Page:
The Stanley Cup Final usually holds the highest television ratings of the season for the league. The easy argument to enhance these ratings is to potentially play more games. More games would mean extra generated revenue for the league with the addition of increased fan excitement. One could also make the argument of a neutral site or outdoor game for at least Games 1 and 2. The Stanley Cup winner would need five wins instead of the usual four.
Stay: Variance of Round Robin/Last Teams In
For the 2020 Playoffs, the top four teams in each conference based on point percentage qualified for a bye into Round 1. Each conferences’ top four teams played a round-robin tournament. What the league could do is allow the next four wild card teams after the top three division teams to play in a round-robin tournament. Out of the four wildcard teams, the top two in terms of points would be the last ones to make the 16 playoff teams. This would take about a week, so the playoff teams would get a break before the playoffs start. This break could also be a problem depending on how you look at it. Teams could get cold waiting around a week for matchups to solidify.
Go: Playoff Back-to-Backs
Games 4 and 5 of the Stanley Cup Final between the Stars and Lightning were on a Friday and Saturday night, respectively. Both of these games went to overtime and were high-risk on the Stars’ season. The Stars were facing a 3-1 series deficit in Game 4 that eventually became reality after the overtime winner from Lightning defenseman Kevin Shattenkirk. Less than 24 hours later, the Stars were fighting for their season when Game 5 went to double-overtime.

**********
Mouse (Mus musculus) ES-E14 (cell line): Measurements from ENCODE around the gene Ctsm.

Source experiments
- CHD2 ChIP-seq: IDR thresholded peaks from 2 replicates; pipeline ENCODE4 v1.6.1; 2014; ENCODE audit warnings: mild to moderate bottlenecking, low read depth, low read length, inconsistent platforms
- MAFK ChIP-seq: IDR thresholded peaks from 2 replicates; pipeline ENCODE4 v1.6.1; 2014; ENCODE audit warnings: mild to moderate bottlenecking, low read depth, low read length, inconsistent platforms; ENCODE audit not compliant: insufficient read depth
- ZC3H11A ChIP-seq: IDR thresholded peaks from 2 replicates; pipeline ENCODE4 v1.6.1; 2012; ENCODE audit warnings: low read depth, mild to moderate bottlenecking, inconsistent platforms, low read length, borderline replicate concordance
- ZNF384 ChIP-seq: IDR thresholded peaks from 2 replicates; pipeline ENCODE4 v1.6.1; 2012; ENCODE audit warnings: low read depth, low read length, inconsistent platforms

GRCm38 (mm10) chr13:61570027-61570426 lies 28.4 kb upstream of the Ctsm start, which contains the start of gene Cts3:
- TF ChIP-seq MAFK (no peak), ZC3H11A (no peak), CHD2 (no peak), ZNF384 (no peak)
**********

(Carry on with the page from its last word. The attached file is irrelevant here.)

They staved off elimination when Corey Perry scored the double-overtime winner. The league wanted the bubble to end as fast as possible because of the operating costs, but this isn’t the first time playoff games were back-to-backs. For example, The Boston Bruins and Montreal Canadiens played a Game 6 and Game 7 on April 26 and April 27, respectively, in the 2011 Eastern Conference Quarterfinal. Back-to-back games are always tiring for players, especially in the playoffs, and should never happen.
Added: Outdoor Playoff Games
Playoffs attract additional interest with each concurrent round compared to the regular season. This interest skyrockets the price of playoff tickets. One idea is to have every team host all their playoff games at a nearby outdoor venue. There are many pros and cons as well as problems in this. The main pro is lots of more fans will attend, which will increase the revenue substantially.
The cons are that it will diminish the exclusivity of the outdoor games, which are special events. Also, it would be a pain for some cities to find and retrofit a suitable venue. The main problem is the playoffs are usually in the spring where temperatures for an ice surface are less than favorable. This idea may be worth looking into.
The league will alter the playoff landscape for the 2020-21 season because of the delay of last season’s conclusion. The next possible time where there is a “normal” season will likely be 2021-22. These implementations and discontinuations would be good starting then. The current landscape means anything is ripe for change to the playoff format. With the current conditions involving the COVID-19 pandemic and the Seattle Kraken coming into the NHL, now is the time to implement these changes, or get rid of them altogether.